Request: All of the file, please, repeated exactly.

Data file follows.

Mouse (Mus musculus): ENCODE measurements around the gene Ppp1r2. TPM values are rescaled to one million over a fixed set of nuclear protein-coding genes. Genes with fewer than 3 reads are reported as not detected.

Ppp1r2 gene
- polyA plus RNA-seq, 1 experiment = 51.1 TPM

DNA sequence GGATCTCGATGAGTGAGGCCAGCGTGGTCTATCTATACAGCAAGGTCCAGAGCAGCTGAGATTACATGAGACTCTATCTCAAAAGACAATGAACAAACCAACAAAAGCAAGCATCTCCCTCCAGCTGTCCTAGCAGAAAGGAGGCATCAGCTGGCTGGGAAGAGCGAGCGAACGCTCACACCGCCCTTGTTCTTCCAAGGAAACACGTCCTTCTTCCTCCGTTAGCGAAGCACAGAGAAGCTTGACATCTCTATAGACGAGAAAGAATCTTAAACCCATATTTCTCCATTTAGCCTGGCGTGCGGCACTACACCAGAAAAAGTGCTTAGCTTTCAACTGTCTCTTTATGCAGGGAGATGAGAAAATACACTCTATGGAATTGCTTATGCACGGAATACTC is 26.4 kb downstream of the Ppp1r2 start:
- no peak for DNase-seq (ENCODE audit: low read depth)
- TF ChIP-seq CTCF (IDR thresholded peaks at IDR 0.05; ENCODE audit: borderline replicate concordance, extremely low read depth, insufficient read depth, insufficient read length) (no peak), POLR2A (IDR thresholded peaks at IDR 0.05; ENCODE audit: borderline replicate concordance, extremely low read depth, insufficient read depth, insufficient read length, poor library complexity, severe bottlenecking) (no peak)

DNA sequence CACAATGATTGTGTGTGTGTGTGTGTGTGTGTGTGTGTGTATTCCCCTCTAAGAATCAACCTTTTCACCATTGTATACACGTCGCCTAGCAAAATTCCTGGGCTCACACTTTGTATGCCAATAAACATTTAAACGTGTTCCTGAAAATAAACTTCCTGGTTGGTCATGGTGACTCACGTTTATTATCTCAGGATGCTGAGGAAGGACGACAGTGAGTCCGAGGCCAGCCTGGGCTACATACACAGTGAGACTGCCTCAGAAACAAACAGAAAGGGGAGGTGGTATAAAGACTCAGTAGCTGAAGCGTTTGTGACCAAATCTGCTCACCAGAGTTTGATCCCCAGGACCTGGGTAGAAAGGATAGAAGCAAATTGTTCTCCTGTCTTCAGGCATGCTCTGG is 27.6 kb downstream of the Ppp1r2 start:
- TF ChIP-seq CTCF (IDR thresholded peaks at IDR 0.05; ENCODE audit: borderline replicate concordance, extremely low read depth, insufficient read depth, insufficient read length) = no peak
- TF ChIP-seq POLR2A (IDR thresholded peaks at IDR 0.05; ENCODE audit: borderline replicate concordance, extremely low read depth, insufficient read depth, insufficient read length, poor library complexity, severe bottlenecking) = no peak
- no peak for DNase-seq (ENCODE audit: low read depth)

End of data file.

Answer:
Mouse (Mus musculus): ENCODE measurements around the gene Ppp1r2. TPM values are rescaled to one million over a fixed set of nuclear protein-coding genes. Genes with fewer than 3 reads are reported as not detected.

Ppp1r2 gene
- polyA plus RNA-seq, 1 experiment = 51.1 TPM

DNA sequence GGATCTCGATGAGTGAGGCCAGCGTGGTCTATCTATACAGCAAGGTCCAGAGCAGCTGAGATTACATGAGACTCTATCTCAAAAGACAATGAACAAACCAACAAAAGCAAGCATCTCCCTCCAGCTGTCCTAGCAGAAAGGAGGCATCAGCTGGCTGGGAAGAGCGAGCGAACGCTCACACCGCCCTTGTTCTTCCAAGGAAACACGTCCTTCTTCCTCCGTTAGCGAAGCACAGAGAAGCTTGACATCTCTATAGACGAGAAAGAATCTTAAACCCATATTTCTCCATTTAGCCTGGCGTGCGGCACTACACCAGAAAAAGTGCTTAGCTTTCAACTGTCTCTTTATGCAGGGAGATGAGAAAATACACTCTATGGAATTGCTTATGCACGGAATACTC is 26.4 kb downstream of the Ppp1r2 start:
- no peak for DNase-seq (ENCODE audit: low read depth)
- TF ChIP-seq CTCF (IDR thresholded peaks at IDR 0.05; ENCODE audit: borderline replicate concordance, extremely low read depth, insufficient read depth, insufficient read length) (no peak), POLR2A (IDR thresholded peaks at IDR 0.05; ENCODE audit: borderline replicate concordance, extremely low read depth, insufficient read depth, insufficient read length, poor library complexity, severe bottlenecking) (no peak)

DNA sequence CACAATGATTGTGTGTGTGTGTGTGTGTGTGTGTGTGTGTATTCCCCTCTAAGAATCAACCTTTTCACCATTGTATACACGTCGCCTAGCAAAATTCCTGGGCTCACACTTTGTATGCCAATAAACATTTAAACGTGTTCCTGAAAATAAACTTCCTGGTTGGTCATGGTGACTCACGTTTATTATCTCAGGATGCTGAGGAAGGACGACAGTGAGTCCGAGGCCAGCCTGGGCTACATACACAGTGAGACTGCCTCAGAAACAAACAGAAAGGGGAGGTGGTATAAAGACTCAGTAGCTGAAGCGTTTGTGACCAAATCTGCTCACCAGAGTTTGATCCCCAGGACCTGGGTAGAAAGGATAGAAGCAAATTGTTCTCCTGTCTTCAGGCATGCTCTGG is 27.6 kb downstream of the Ppp1r2 start:
- TF ChIP-seq CTCF (IDR thresholded peaks at IDR 0.05; ENCODE audit: borderline replicate concordance, extremely low read depth, insufficient read depth, insufficient read length) = no peak
- TF ChIP-seq POLR2A (IDR thresholded peaks at IDR 0.05; ENCODE audit: borderline replicate concordance, extremely low read depth, insufficient read depth, insufficient read length, poor library complexity, severe bottlenecking) = no peak
- no peak for DNase-seq (ENCODE audit: low read depth)